This marker doodle idea encourages you to let go of trying to draw "perfect" flowers, and instead find joy in exploring a floral feeling 🌸✨



Here is an example of a floral cluster page which leaves a bit more space on the page, and one that fills up all the gaps!



 

Colour Spirals header image

Colour Spirals


These remind me a bit of ammonites or tie-dye spirals when I draw them! I like them because they are simple but weirdly satisfying.

All you need is four colours

I’m using a light grey, a light yellow, a darker yellow and a dusky pink - and I use them in that order. Whichever colours you choose, aim to be using the lighter ones first and end with the darkest ones.




Drawing simple spiral sticks

⚪️ Using your lightest colour - somewhere in the middle of your page, start your spiral. Draw small stick lines (radiating outwards) in a circle-ish shape, but as the circle starts to close, move around the outside of the lines you’ve already drawn. As you go, make each stick a bit longer than the last. This doesn’t need to be exact. Just rough stick lines will do! And then start to make the lines smaller again until you get so small you stop.



Adding contrasting colours

🟡 Using your second lightest colour - draw a line of this colour in between all your first lines - essentially repeating the spiral, but in all the gaps.




creating colour shadows

🟠 Using your first darker colour - draw short lines on top, which start from the inside of each line directing outwards, all the way around the spiral.






Finishing the spiral

🔴 Using your darkest colour - draw short lines on top, which start from the outside of each line directing inwards, all the way around the spiral.





Example of spiral doodle

And that’s it! You can do one lovely spiral, or fill a page with them.


Experiment with colours, switching out the final colour to create variations and see which ones you like best!








 

Line Leaves header image

Continuous Line-Leaves


These are like a bunch of loose, not too strict, continuous line drawings. They can all be as wobbly as you like - this is about freeing up your hand, letting go of tight structure and seeing where your pen goes.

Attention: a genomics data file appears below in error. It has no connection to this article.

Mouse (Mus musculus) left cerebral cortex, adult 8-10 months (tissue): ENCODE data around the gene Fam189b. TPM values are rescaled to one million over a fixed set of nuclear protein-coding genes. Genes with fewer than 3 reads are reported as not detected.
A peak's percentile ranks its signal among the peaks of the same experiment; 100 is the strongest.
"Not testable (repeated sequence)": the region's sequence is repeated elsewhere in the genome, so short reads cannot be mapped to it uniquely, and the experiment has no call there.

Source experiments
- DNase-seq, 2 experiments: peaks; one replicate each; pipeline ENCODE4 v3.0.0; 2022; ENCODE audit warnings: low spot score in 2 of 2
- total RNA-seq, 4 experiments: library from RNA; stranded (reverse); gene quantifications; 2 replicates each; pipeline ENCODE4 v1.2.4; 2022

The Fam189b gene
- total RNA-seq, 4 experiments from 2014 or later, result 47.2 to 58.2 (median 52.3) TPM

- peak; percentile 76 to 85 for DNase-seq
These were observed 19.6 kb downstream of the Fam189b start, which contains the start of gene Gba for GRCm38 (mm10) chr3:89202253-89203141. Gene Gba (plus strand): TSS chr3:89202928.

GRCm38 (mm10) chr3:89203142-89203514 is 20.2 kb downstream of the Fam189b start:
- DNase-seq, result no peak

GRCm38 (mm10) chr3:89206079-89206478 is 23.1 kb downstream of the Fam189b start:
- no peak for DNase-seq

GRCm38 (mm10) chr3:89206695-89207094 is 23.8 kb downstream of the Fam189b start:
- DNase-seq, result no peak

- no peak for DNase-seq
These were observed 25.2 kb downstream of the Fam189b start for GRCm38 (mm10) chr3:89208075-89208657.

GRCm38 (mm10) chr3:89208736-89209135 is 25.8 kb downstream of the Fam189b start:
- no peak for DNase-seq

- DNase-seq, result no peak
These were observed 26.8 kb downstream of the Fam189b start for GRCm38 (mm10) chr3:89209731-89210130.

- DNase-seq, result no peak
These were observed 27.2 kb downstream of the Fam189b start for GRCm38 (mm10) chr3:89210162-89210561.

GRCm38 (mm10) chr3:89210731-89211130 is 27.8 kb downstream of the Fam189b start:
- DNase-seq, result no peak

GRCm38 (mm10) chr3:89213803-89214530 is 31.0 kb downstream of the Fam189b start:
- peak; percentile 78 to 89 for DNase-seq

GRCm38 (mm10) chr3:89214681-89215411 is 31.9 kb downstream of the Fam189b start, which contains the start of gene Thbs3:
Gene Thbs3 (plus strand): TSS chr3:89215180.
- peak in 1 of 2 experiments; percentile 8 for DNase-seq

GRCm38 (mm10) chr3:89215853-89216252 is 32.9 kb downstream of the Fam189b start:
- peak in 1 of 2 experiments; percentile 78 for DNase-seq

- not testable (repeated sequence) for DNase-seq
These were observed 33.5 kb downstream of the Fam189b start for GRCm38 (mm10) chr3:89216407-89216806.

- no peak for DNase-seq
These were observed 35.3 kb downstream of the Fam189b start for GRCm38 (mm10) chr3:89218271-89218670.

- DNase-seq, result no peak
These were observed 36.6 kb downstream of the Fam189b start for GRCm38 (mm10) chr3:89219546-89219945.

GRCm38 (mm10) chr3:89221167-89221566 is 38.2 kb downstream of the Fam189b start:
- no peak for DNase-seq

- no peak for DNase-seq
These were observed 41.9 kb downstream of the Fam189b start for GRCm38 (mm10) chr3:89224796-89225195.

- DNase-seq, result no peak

Drawing leaves with one line

✍️ Grab a light coloured pen and draw a jagged line across the page, a bit like a branch. Then, with your pen starting from a point on the “branch”, very loosely let your pen draw a vague leafy shape (like a wibbly diamond or oval shape). When it touches back to the start point, let it continue going, into the shape again as a slightly smaller version, and again as a

smaller one still, until the shape is filled with lines.


Adding another colour

🍃 Then do this over and over again, filling the page with leafy forms. Once you have a good few done in this first colour, grab a different colour and add more.




Using a darker contrasting colour

🍂 Now take a darker colour and draw over the top of the first light coloured ones you did - but this time, put heavier pressure on one side of the shape, and lighten up on the other side (so varying pressure from heavy to light, heavy to light, as your hand moves around the lines).


Adding the branch

🌳 Lastly, take a dark coloured pen and using the thickest nib of the pen, draw over the “branch” lines, but in a rough way - because there’s no need for worry here!

And that’s it. You can do as many as you like, and let your mind wander as your hand wanders the page. (You also don't have to use leaves as your inspo here - how about visualising geodes or rock forms?)



 

I hope you enjoy trying these out! If you do, please feel free to share and tag me on Instagram @gemmathepen so I can see what you create!


Keep making happy,


Gemma 💛


Comments


bottom of page